Jordan J. Ballor (Dr. theol., University of Zurich; Ph.D., Calvin Theological Seminary) is a senior research fellow and director of publishing at the Acton Institute for the Study of Religion & Liberty. He is also a postdoctoral researcher in theology and economics at the VU University Amsterdam as part of the "What Good Markets Are Good For" project. He is author of Get Your Hands Dirty: Essays on Christian Social Thought (and Action) (Wipf & Stock, 2013), Covenant, Causality, and Law: A Study in the Theology of Wolfgang Musculus (Vandenhoeck & Ruprecht, 2012) and Ecumenical Babel: Confusing Economic Ideology and the Church's Social Witness (Christian's Library Press, 2010), as well as editor of numerous works, including Abraham Kuyper Collected Works in Public Theology. Jordan is also associate director of the Junius Institute for Digital Reformation Research at Calvin Theological Seminary.

Posts by Jordan J. Ballor

Bastille Day

On this date in 1789, citizens of Paris stormed the Bastille prison, sparking the French Revolution. Here’s a quote from Lord Acton comparing the American and the French revolutions: “What the French took from the Americans was their theory of revolution, not their theory of government — their cutting, not their sewing.” He also says of France, “The country that had been so proud of its kings, of its nobles, and of its chains, could not learn without teaching that popular power may be tainted with the same poison as personal power.” For more, see “Lord Acton on Revolution” by Russell Kirk. Continue Reading...

Virtual World Project

For a very cool tool for anyone interested in archaeology, Biblical studies, or ANE history, check out The Virtual World Project hosted by Creighton University. To see the site I worked on in the summer of 1999, check out Israel: Galilee: Bethsaida (on the north side of the Sea of Galilee). Continue Reading...

More Praise for World Population Day

Apparently Europe is buying in to the concept. Here are two key paragraphs from today’s Washington Post, in this article from Robert J. Samuelson, “The End of Europe”: It’s hard to be a great power if your population is shriveling. Continue Reading...

The Virtues of Drink

Some caricatures of Puritans depict them as strict, severe, and stolid. H.L. Mencken’s famous definition of a Puritan is an example of this: “A Puritan is someone who is desperately afraid that, somewhere, someone might be having a good time.” This stereotype carries over into various areas of life that are often considered “fun,” including the drinking of alcoholic beverages. Continue Reading...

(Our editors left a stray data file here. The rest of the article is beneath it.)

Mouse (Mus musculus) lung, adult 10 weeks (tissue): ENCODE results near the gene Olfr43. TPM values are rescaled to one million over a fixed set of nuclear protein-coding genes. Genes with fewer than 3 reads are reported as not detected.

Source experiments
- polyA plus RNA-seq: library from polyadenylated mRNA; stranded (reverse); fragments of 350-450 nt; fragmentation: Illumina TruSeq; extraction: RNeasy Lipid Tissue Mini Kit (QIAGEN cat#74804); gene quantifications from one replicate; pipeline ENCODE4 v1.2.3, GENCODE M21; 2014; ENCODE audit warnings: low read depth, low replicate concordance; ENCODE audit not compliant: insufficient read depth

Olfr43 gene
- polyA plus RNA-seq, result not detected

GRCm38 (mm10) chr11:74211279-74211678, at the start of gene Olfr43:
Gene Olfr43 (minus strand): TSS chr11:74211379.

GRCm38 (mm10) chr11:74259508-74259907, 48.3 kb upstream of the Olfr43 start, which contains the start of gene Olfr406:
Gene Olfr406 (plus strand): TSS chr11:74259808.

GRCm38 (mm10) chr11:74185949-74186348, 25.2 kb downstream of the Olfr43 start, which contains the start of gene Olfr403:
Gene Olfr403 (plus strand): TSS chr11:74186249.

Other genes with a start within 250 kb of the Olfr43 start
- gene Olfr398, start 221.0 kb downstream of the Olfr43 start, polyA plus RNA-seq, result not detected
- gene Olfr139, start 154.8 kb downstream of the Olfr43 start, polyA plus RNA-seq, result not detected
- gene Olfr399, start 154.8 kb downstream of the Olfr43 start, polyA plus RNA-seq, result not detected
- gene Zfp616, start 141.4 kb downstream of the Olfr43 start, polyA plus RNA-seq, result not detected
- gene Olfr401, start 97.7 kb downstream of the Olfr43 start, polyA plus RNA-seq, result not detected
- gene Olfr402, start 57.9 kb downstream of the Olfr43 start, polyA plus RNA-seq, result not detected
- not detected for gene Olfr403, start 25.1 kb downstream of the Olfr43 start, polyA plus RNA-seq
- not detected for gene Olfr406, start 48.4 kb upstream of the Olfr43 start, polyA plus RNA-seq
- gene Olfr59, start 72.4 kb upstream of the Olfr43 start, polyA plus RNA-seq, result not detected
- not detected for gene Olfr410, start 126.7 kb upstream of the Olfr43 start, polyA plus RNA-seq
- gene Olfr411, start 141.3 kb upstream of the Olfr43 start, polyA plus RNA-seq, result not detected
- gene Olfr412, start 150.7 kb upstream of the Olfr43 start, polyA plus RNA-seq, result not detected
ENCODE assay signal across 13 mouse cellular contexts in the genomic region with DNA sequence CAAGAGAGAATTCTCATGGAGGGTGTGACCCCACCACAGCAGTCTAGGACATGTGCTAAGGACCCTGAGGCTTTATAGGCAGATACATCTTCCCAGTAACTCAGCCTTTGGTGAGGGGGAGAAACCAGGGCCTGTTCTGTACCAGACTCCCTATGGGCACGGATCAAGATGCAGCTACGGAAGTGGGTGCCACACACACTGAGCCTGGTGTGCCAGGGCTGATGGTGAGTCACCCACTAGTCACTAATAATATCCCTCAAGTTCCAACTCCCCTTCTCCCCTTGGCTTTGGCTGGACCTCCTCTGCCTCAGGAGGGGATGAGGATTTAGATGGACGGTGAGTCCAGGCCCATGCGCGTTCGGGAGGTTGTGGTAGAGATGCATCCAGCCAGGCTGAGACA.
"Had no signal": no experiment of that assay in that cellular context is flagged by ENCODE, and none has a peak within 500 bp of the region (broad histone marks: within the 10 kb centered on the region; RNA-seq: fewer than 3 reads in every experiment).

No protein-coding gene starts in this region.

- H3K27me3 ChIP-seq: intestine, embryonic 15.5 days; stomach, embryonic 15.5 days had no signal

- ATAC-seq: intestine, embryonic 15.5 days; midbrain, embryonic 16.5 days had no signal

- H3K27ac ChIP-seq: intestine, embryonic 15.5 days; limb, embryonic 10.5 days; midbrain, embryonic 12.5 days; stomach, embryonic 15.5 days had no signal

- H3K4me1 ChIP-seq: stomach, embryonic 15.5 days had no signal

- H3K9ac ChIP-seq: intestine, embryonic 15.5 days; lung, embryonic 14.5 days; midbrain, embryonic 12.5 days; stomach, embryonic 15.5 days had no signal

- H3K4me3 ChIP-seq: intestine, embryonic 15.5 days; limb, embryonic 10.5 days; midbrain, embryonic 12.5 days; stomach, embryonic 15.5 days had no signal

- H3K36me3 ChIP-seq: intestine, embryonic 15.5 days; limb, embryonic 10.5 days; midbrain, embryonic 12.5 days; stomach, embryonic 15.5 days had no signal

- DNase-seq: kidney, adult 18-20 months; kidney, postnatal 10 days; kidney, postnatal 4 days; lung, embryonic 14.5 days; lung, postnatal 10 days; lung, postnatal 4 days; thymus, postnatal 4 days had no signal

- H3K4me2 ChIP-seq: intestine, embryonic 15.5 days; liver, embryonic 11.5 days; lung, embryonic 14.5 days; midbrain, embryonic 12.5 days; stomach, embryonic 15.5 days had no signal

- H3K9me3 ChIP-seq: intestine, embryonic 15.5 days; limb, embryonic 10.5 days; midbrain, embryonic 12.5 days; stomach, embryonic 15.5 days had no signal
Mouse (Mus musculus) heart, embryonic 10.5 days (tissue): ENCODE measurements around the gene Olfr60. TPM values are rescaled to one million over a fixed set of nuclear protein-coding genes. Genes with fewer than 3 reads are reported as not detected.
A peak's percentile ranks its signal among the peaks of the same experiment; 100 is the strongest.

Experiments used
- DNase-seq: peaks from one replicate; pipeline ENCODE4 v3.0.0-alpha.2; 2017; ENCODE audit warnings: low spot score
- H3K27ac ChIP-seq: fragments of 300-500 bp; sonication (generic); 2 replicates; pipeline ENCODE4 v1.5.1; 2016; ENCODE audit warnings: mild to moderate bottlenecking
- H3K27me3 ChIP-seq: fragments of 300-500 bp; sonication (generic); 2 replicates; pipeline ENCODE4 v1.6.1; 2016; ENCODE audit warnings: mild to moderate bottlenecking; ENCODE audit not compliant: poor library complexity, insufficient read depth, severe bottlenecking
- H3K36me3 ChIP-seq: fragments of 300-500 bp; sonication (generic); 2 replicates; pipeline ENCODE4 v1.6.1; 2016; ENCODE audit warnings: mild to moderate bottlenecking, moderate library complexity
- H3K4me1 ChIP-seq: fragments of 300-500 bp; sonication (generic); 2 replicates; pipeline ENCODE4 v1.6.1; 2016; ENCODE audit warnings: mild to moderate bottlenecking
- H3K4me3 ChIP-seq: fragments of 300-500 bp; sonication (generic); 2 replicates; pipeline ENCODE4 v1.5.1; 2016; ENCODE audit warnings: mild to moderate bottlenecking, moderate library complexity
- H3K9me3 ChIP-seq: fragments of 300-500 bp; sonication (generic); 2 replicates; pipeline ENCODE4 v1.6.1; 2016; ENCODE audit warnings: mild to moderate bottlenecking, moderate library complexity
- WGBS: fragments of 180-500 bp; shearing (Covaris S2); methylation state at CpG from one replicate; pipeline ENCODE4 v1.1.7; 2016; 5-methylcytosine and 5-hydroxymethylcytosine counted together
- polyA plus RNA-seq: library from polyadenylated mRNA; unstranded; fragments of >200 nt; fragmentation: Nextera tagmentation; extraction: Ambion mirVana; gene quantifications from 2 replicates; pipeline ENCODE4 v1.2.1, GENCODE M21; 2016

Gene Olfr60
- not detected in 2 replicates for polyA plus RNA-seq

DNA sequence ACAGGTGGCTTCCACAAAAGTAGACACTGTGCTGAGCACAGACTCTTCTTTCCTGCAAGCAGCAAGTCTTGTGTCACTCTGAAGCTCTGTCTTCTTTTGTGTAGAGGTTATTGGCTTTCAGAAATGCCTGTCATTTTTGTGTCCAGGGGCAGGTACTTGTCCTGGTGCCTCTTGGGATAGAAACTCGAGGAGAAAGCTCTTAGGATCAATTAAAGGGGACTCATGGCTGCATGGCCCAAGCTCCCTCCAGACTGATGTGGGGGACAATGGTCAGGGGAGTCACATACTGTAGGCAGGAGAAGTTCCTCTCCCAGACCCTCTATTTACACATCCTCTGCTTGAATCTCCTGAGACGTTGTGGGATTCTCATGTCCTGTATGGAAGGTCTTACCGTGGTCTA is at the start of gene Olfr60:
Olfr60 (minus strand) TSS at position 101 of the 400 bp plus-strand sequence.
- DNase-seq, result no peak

Fast Food Down Under

The Melbourne Herald Sun reports, “Fast food could be subject to a new tax of up to 50 per cent under a plan to fight Australia’s worsening obesity epidemic. The proposed fat tax would, hopefully, steer consumers away from calorie and sugar-laden foods and force them to choose cheaper, healthier options.” Continue Reading...

Updates from the EU

A morning blend of stories ranging from the strange to the maddening: Car-pool no-no: “a group of French cleaning ladies who organised a car-sharing scheme to get to work are being taken to court by a coach company which accuses them of ‘an act of unfair and parasitical competition’.” HT: Confessing Evangelical Corporate raiding: “The European Commission said it had raided offices of Intel Corp and computer makers and sellers across Europe…. Continue Reading...

Olasky on World Religions

In this interview for Crosswalk.com, Acton Institute senior fellow Marvin Olasky talks about his book, The Religions Next Door. Olasky says, in part, on the importance for Christians to learn about other religions, Number one, as part of general knowledge, we should know about other religions if we want to understand something about American history, world history, and different cultures of the world. Continue Reading...

Tele-competition

Following last month’s Supreme Court decision in No. 04-277, National Cable & Telecommunications Assn. v. Brand X Internet Services, which denied the use of established cable lines to high-speed ISP competitors, there might be a new addition to the broadband internet market. Continue Reading...

The Fitness of Fast Food

In a recent commentary criticizing the fast food tax, I wrote, the fast food industry is really too easy a target for the government. Besieged by the media and public opinion (consider the popularity of the film Super Size Me), quickservice restaurants have gotten the reputation for being extremely unhealthy. Continue Reading...

World Population Day

Today is the UN-sponsored World Population Day, which most of us have never heard of, I’m sure. From the name, I cynically (and rightly) assumed that rather than celebrating human life, this day would instead address many of the spurious “crowded planet” concerns put forth most popularly in Paul Ehrlich’s The Population Bomb (first edition 1968). Continue Reading...